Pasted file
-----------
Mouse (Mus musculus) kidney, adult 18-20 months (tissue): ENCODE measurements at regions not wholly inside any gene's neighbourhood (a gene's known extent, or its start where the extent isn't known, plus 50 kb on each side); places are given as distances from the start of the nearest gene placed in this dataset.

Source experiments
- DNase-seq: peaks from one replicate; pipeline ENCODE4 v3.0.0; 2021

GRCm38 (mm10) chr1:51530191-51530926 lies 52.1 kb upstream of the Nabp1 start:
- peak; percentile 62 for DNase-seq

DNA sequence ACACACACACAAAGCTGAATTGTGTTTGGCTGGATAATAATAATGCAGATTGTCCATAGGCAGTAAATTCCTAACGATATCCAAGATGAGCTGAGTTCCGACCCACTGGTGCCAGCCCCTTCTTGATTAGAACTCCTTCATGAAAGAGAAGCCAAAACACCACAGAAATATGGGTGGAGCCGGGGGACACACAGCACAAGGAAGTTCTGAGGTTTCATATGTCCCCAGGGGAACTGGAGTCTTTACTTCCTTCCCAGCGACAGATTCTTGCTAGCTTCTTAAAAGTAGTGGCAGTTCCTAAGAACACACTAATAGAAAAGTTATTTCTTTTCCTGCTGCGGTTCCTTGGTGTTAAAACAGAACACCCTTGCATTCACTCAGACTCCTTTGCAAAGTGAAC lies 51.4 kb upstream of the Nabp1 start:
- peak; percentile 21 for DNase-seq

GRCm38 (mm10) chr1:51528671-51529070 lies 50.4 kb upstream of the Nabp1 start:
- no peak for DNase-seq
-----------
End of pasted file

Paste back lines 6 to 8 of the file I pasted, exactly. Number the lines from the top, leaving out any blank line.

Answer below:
DNA sequence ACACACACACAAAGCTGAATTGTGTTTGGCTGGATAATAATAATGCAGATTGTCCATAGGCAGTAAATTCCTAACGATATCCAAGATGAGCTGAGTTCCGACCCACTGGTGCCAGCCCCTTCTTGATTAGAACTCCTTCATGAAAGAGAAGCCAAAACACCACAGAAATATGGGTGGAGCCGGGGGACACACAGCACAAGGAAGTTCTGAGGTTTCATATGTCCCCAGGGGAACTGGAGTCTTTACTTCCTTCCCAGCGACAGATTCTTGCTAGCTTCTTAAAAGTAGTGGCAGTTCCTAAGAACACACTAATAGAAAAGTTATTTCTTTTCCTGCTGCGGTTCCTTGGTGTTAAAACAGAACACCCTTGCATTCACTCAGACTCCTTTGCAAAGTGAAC lies 51.4 kb upstream of the Nabp1 start:
- peak; percentile 21 for DNase-seq

GRCm38 (mm10) chr1:51528671-51529070 lies 50.4 kb upstream of the Nabp1 start: